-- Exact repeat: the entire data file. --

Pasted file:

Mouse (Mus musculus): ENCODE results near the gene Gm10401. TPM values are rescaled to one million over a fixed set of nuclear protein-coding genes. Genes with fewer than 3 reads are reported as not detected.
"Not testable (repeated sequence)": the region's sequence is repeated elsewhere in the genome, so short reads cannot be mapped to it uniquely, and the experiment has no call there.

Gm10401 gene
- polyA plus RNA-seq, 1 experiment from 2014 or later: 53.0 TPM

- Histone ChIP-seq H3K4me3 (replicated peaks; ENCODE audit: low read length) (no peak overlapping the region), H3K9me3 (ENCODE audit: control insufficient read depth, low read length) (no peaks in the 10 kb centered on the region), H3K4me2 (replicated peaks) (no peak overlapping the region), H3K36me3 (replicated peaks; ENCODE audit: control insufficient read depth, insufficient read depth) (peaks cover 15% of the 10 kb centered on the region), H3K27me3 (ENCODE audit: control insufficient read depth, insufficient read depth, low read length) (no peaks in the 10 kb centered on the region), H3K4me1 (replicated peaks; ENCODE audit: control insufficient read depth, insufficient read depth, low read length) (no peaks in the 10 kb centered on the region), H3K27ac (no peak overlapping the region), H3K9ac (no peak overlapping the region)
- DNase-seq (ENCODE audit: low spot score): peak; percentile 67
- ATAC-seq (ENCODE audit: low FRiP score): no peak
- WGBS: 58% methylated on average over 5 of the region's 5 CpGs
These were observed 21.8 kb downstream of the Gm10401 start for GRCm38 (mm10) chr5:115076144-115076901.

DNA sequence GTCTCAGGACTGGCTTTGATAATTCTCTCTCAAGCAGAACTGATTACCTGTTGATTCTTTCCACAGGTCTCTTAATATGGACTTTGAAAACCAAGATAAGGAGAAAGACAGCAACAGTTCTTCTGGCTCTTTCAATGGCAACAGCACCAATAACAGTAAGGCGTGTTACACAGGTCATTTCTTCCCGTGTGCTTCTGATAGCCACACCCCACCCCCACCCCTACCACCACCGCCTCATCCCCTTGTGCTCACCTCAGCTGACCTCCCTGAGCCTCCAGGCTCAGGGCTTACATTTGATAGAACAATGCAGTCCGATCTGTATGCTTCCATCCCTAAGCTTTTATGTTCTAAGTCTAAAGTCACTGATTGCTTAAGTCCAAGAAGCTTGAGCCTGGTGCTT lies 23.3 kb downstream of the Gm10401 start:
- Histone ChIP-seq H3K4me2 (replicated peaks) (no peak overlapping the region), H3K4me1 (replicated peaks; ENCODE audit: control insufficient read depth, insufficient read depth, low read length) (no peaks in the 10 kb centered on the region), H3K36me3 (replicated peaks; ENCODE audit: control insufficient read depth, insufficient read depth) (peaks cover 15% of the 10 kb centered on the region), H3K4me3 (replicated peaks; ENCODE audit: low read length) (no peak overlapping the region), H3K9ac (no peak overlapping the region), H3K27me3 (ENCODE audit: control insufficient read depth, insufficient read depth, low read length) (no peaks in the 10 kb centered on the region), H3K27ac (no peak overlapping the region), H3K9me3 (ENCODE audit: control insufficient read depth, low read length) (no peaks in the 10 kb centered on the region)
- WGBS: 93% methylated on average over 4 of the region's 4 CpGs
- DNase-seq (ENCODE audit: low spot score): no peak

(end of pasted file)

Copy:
Mouse (Mus musculus): ENCODE results near the gene Gm10401. TPM values are rescaled to one million over a fixed set of nuclear protein-coding genes. Genes with fewer than 3 reads are reported as not detected.
"Not testable (repeated sequence)": the region's sequence is repeated elsewhere in the genome, so short reads cannot be mapped to it uniquely, and the experiment has no call there.

Gm10401 gene
- polyA plus RNA-seq, 1 experiment from 2014 or later: 53.0 TPM

- Histone ChIP-seq H3K4me3 (replicated peaks; ENCODE audit: low read length) (no peak overlapping the region), H3K9me3 (ENCODE audit: control insufficient read depth, low read length) (no peaks in the 10 kb centered on the region), H3K4me2 (replicated peaks) (no peak overlapping the region), H3K36me3 (replicated peaks; ENCODE audit: control insufficient read depth, insufficient read depth) (peaks cover 15% of the 10 kb centered on the region), H3K27me3 (ENCODE audit: control insufficient read depth, insufficient read depth, low read length) (no peaks in the 10 kb centered on the region), H3K4me1 (replicated peaks; ENCODE audit: control insufficient read depth, insufficient read depth, low read length) (no peaks in the 10 kb centered on the region), H3K27ac (no peak overlapping the region), H3K9ac (no peak overlapping the region)
- DNase-seq (ENCODE audit: low spot score): peak; percentile 67
- ATAC-seq (ENCODE audit: low FRiP score): no peak
- WGBS: 58% methylated on average over 5 of the region's 5 CpGs
These were observed 21.8 kb downstream of the Gm10401 start for GRCm38 (mm10) chr5:115076144-115076901.

DNA sequence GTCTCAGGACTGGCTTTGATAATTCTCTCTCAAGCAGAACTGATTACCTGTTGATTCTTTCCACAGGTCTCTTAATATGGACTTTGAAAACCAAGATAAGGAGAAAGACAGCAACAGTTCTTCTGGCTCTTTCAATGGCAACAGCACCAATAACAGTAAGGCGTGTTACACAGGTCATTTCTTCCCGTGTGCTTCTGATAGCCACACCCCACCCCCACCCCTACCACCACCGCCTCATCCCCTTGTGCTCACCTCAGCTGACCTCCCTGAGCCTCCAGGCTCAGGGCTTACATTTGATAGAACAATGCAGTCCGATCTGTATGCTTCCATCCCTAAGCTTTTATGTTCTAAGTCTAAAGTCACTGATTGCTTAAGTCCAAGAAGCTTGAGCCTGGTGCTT lies 23.3 kb downstream of the Gm10401 start:
- Histone ChIP-seq H3K4me2 (replicated peaks) (no peak overlapping the region), H3K4me1 (replicated peaks; ENCODE audit: control insufficient read depth, insufficient read depth, low read length) (no peaks in the 10 kb centered on the region), H3K36me3 (replicated peaks; ENCODE audit: control insufficient read depth, insufficient read depth) (peaks cover 15% of the 10 kb centered on the region), H3K4me3 (replicated peaks; ENCODE audit: low read length) (no peak overlapping the region), H3K9ac (no peak overlapping the region), H3K27me3 (ENCODE audit: control insufficient read depth, insufficient read depth, low read length) (no peaks in the 10 kb centered on the region), H3K27ac (no peak overlapping the region), H3K9me3 (ENCODE audit: control insufficient read depth, low read length) (no peaks in the 10 kb centered on the region)
- WGBS: 93% methylated on average over 4 of the region's 4 CpGs
- DNase-seq (ENCODE audit: low spot score): no peak